EDIT: Here's a so-called "dirty" "puffer train" pattern, that repeats, but not identically each time. From https://en.wikipedia.org/wiki/Puffer_train

Image
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Re: APOD: AR 3664: Giant Sunspot Group (2024 May 11)

Post by Christian G. » Sat May 11, 2024 6:03 pm

Ann wrote: Sat May 11, 2024 5:48 am Are red dwarfs particularly rich in sunspots, and is that why they are so active?
They are more than rich I think, instead of flares occurring as local phenomena as on the surface of the Sun, with some M dwarfs it's the entire star that flares! I remember a funny excerpt from James Kaler's Extreme Stars where he describes a person sun-bathing or dwarf-M-bathing on a beach and suddenly the sun gets ten times brighter in minutes!

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Re: APOD: AR 3664: Giant Sunspot Group (2024 May 11)

Post by VictorBorun » Sat May 11, 2024 7:05 pm

Ann wrote: Sat May 11, 2024 5:18 pm the location of sunspots on the Sun is not random. Ann
seems rather like one of those 100 days of sunspots infographics than a snapshot portrait of so regular a pattern of so many a groups of Sun's spots
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Re: APOD: AR 3664: Giant Sunspot Group (2024 May 11)

Post by Chris Peterson » Sat May 11, 2024 7:33 pm

Pretty good here in central Colorado, 38°N, despite it being pretty cloudy.

This is an allsky video from late twilight to 1:30am when it completely clouded over.



Last image below was taken pointing very high, with the Big Dipper in the frame.
_
E7_48521p.jpg
E7_48527p.jpg
E7_48532p.jpg
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Re: APOD: AR 3664: Giant Sunspot Group (2024 May 11)

Post by johnnydeep » Sat May 11, 2024 7:39 pm

Chris Peterson wrote: Sat May 11, 2024 7:33 pm Pretty good here in central Colorado, 38°N, despite it being pretty cloudy.

This is an allsky video from late twilight to 1:30am when it completely clouded over.



Last image below was taken pointing very high, with the Big Dipper in the frame.
_
E7_48521p.jpg
E7_48527p.jpg
E7_48532p.jpg
Ok, where are the sunspots? 😊
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Re: APOD: AR 3664: Giant Sunspot Group (2024 May 11)

Post by Chris Peterson » Sat May 11, 2024 7:41 pm

johnnydeep wrote: Sat May 11, 2024 7:39 pm
Chris Peterson wrote: Sat May 11, 2024 7:33 pm Pretty good here in central Colorado, 38°N, despite it being pretty cloudy.

This is an allsky video from late twilight to 1:30am when it completely clouded over.



Last image below was taken pointing very high, with the Big Dipper in the frame.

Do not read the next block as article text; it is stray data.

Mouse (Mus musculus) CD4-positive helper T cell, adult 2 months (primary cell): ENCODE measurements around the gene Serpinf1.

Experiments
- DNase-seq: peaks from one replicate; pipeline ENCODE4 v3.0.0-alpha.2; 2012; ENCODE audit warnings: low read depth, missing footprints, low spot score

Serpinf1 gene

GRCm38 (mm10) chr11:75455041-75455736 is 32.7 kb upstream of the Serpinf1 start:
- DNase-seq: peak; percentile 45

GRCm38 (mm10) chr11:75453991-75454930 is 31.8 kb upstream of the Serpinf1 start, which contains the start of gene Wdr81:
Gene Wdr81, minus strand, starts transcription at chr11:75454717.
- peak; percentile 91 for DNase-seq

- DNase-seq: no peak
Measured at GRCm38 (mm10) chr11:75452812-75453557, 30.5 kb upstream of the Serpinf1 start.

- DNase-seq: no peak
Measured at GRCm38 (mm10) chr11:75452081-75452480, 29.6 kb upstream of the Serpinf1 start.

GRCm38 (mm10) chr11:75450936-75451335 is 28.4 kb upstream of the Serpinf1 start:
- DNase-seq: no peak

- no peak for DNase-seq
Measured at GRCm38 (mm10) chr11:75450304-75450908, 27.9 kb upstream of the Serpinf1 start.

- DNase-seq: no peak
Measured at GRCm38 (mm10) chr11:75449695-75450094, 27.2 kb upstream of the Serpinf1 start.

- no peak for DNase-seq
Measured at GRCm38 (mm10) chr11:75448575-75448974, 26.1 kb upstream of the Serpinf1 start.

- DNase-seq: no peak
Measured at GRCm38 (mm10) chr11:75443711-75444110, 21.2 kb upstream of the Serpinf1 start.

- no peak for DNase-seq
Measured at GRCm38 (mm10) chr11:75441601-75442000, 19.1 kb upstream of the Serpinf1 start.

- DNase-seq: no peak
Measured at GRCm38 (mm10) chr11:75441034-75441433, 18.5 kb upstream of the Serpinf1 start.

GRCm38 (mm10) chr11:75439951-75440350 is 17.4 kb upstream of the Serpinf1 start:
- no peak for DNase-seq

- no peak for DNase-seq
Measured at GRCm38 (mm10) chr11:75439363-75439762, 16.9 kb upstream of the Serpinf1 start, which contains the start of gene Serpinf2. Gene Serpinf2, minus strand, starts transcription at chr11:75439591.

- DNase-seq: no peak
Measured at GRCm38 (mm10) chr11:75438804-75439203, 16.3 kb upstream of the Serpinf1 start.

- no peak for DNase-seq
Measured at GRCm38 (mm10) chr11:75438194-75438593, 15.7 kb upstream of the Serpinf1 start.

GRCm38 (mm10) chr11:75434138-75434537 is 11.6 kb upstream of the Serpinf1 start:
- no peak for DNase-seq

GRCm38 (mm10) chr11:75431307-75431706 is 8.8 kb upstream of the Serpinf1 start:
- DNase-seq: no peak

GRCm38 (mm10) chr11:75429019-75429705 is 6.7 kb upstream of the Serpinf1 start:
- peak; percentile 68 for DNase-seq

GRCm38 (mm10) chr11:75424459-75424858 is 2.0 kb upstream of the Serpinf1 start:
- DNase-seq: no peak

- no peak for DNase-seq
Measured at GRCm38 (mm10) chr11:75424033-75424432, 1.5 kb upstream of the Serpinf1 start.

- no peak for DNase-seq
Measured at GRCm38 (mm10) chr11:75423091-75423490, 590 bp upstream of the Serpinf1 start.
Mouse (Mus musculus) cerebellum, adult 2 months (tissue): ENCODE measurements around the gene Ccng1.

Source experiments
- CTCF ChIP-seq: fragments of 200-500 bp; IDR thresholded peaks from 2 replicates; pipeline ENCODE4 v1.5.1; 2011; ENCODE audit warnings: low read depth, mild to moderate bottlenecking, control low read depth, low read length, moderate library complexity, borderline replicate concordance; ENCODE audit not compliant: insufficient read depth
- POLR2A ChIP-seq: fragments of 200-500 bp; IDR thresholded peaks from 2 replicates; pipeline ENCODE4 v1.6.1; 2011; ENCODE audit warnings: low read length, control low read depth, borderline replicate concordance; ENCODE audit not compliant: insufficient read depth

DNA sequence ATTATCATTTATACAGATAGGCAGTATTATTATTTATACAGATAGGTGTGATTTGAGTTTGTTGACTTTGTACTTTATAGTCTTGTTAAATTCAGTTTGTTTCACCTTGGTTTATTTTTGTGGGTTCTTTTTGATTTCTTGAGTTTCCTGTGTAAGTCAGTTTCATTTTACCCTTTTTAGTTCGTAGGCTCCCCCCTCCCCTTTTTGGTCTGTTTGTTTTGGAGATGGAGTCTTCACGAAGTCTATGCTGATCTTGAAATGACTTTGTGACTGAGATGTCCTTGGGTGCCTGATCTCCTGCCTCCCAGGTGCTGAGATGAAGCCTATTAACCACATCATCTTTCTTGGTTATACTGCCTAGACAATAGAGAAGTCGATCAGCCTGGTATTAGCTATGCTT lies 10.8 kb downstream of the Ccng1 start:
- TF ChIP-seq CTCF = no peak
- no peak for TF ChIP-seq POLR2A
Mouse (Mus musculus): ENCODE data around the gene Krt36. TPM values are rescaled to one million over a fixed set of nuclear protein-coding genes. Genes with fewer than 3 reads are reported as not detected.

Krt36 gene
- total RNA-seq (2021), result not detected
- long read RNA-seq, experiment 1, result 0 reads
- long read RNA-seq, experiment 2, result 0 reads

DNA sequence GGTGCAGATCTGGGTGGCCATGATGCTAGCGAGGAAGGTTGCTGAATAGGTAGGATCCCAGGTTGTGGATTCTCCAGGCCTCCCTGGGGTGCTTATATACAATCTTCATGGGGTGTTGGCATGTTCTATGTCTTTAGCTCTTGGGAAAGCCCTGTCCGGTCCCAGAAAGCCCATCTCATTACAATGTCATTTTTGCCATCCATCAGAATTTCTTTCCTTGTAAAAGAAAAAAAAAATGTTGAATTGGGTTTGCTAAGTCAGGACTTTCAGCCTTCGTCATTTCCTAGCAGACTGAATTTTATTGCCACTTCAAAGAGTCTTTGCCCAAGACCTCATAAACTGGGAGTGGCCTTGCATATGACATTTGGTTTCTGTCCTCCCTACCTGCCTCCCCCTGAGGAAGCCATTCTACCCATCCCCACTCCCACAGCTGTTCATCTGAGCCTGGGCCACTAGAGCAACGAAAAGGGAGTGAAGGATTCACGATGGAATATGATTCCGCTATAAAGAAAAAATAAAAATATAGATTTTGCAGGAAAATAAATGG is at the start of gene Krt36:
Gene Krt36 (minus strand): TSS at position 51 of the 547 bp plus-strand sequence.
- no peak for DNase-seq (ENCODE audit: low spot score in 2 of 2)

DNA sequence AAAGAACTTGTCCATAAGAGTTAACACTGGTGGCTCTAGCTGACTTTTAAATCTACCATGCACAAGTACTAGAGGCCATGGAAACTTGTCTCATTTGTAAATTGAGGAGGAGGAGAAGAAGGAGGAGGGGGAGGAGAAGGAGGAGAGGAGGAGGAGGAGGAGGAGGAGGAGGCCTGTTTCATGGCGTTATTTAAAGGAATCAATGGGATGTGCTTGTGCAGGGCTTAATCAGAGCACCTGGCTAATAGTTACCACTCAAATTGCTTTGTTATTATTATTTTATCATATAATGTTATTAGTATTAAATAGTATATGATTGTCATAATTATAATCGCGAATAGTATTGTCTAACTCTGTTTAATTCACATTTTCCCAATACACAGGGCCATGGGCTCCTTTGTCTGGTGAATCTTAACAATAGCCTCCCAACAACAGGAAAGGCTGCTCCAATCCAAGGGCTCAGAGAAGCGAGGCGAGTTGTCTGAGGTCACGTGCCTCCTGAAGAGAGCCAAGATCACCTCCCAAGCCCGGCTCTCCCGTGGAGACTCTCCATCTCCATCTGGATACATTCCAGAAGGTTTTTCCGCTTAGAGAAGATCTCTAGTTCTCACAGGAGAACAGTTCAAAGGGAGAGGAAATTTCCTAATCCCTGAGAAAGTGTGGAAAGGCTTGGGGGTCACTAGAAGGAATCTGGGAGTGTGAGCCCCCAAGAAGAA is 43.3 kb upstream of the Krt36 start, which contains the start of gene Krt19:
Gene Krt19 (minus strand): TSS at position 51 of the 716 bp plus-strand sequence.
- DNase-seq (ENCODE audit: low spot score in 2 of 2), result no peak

_
E7_48521p.jpg
E7_48527p.jpg
E7_48532p.jpg
Ok, where are the sunspots? 😊
Wrong question. Cause and effect. Where were the sunspots a couple of days ago? That's what mattered!
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Re: APOD: AR 3664: Giant Sunspot Group (2024 May 11)

Post by johnnydeep » Sat May 11, 2024 9:27 pm

Chris Peterson wrote: Sat May 11, 2024 7:41 pm
johnnydeep wrote: Sat May 11, 2024 7:39 pm
Chris Peterson wrote: Sat May 11, 2024 7:33 pm Pretty good here in central Colorado, 38°N, despite it being pretty cloudy.

This is an allsky video from late twilight to 1:30am when it completely clouded over.



Last image below was taken pointing very high, with the Big Dipper in the frame.
_
E7_48521p.jpg
E7_48527p.jpg
E7_48532p.jpg
Ok, where are the sunspots? 😊
Wrong question. Cause and effect. Where were the sunspots a couple of days ago? That's what mattered!
And where were they? Is it ever possible to link a specific sunspot group with an aurora?
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Re: APOD: AR 3664: Giant Sunspot Group (2024 May 11)

Post by Chris Peterson » Sat May 11, 2024 9:34 pm

johnnydeep wrote: Sat May 11, 2024 9:27 pm
Chris Peterson wrote: Sat May 11, 2024 7:41 pm
johnnydeep wrote: Sat May 11, 2024 7:39 pm

Ok, where are the sunspots? 😊
Wrong question. Cause and effect. Where were the sunspots a couple of days ago? That's what mattered!
And where were they? Is it ever possible to link a specific sunspot group with an aurora?
The four CMEs in the last days, and the new one today, all came from this group, and are responsible for the current auroral activity.
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Re: APOD: AR 3664: Giant Sunspot Group (2024 May 11)

Post by johnnydeep » Sat May 11, 2024 11:01 pm

Chris Peterson wrote: Sat May 11, 2024 9:34 pm
johnnydeep wrote: Sat May 11, 2024 9:27 pm
Chris Peterson wrote: Sat May 11, 2024 7:41 pm
Wrong question. Cause and effect. Where were the sunspots a couple of days ago? That's what mattered!
And where were they? Is it ever possible to link a specific sunspot group with an aurora?
The four CMEs in the last days, and the new one today, all came from this group, and are responsible for the current auroral activity.
Ok. Is the cause and effect indisputable? I guess so simply due to travel time from the Sun and the extreme improbability of it NOT being so.